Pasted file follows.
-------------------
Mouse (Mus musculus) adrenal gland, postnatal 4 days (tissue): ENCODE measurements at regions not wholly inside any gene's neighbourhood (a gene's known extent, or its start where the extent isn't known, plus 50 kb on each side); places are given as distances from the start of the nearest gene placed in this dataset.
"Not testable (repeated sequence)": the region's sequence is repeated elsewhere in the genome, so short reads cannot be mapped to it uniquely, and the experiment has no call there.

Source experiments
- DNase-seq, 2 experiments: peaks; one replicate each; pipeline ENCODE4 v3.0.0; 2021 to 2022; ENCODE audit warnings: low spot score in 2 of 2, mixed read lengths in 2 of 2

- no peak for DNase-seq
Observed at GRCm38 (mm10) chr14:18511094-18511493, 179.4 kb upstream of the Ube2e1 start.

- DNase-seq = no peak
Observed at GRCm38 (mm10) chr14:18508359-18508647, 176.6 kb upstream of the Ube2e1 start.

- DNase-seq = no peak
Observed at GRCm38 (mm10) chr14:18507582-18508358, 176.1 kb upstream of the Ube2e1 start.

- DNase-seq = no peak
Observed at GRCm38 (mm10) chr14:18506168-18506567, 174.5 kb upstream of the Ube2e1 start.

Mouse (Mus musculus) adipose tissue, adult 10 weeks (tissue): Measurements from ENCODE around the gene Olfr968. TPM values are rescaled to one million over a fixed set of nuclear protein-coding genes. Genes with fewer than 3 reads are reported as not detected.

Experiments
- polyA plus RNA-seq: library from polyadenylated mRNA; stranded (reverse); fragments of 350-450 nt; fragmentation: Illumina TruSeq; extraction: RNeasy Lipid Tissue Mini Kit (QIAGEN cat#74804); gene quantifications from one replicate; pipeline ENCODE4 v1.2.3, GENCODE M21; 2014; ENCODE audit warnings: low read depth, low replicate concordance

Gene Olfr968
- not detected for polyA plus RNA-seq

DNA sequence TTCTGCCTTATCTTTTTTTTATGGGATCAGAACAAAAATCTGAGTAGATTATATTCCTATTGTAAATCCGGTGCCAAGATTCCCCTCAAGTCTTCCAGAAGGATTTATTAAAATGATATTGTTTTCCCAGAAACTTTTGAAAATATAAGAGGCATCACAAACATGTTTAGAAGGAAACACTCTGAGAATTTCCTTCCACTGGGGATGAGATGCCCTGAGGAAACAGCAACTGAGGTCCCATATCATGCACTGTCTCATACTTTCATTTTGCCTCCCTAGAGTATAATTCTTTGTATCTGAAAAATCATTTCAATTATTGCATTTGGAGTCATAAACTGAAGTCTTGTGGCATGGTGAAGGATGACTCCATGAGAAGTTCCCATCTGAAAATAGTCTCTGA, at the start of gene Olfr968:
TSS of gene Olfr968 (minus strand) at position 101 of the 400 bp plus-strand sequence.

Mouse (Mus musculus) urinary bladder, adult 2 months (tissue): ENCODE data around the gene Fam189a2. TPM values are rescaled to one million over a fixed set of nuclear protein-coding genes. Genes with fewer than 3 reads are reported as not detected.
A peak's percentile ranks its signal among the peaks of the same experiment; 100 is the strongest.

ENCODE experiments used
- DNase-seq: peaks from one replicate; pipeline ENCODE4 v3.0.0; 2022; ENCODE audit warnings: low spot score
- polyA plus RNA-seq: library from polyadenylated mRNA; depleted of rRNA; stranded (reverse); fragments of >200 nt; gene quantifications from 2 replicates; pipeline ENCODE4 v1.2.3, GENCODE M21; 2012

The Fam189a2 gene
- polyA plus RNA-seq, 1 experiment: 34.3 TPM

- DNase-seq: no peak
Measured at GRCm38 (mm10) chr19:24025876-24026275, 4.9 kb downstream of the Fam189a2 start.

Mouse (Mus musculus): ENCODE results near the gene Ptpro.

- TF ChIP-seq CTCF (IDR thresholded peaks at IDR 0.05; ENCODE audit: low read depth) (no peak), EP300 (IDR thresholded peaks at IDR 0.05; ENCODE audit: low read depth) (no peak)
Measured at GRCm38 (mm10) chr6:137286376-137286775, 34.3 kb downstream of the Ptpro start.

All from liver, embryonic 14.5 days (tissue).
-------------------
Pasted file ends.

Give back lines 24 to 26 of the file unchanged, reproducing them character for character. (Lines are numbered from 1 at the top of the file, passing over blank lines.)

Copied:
- polyA plus RNA-seq: library from polyadenylated mRNA; depleted of rRNA; stranded (reverse); fragments of >200 nt; gene quantifications from 2 replicates; pipeline ENCODE4 v1.2.3, GENCODE M21; 2012

The Fam189a2 gene
- polyA plus RNA-seq, 1 experiment: 34.3 TPM